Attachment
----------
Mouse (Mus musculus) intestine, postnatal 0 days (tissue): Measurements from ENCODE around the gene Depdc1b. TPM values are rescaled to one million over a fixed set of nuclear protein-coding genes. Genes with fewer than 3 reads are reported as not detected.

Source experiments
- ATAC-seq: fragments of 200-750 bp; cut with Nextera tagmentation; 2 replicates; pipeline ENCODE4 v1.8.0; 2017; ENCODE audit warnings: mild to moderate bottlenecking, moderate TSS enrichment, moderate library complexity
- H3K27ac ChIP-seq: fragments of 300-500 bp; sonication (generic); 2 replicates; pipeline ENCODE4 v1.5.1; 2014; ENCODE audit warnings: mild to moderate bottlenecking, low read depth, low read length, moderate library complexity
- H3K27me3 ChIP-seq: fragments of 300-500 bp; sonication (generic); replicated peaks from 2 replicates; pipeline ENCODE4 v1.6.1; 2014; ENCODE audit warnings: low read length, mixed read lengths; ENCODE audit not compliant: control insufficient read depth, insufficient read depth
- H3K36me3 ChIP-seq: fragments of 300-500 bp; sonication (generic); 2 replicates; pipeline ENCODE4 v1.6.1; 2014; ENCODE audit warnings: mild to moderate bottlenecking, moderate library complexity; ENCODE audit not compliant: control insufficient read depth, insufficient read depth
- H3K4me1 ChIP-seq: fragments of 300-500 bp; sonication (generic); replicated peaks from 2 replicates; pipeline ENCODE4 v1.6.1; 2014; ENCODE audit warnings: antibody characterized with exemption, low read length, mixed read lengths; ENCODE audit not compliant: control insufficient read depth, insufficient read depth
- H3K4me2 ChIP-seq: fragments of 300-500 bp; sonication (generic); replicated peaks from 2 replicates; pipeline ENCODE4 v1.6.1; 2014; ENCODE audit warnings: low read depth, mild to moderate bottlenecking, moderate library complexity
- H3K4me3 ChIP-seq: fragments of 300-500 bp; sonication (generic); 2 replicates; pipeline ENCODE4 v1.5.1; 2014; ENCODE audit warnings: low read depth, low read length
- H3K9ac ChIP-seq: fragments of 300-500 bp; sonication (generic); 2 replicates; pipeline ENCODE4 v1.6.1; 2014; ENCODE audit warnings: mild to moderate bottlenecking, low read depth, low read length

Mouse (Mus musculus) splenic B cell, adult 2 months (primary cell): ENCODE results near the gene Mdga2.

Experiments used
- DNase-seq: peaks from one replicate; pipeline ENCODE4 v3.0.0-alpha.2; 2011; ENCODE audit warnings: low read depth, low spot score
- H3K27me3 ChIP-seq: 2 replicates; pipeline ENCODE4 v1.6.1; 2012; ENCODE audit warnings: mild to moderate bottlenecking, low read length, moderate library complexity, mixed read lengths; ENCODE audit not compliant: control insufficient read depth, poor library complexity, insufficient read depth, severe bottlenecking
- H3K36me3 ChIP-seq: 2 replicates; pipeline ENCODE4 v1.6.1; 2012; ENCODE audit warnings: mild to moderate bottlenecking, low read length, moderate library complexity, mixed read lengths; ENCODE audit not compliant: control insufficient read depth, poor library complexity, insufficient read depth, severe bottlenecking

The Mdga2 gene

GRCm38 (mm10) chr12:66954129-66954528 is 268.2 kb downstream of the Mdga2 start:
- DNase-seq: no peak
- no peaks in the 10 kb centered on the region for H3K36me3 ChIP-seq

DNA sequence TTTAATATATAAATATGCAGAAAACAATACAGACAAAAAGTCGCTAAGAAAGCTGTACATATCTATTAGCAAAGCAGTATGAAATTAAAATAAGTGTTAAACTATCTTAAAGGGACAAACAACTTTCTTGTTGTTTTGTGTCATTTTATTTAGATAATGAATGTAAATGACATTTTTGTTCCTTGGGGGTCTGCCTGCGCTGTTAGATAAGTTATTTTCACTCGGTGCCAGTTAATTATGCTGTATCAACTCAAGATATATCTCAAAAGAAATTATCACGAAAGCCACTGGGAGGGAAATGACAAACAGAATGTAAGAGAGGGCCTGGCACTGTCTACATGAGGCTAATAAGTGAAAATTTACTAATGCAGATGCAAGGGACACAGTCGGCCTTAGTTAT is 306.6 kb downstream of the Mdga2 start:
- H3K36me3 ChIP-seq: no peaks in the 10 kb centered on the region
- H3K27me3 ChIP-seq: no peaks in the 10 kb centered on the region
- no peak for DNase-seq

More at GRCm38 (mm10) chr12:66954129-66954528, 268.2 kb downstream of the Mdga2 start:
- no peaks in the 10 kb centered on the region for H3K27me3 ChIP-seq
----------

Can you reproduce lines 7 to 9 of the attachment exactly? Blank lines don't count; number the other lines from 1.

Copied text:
- H3K4me1 ChIP-seq: fragments of 300-500 bp; sonication (generic); replicated peaks from 2 replicates; pipeline ENCODE4 v1.6.1; 2014; ENCODE audit warnings: antibody characterized with exemption, low read length, mixed read lengths; ENCODE audit not compliant: control insufficient read depth, insufficient read depth
- H3K4me2 ChIP-seq: fragments of 300-500 bp; sonication (generic); replicated peaks from 2 replicates; pipeline ENCODE4 v1.6.1; 2014; ENCODE audit warnings: low read depth, mild to moderate bottlenecking, moderate library complexity
- H3K4me3 ChIP-seq: fragments of 300-500 bp; sonication (generic); 2 replicates; pipeline ENCODE4 v1.5.1; 2014; ENCODE audit warnings: low read depth, low read length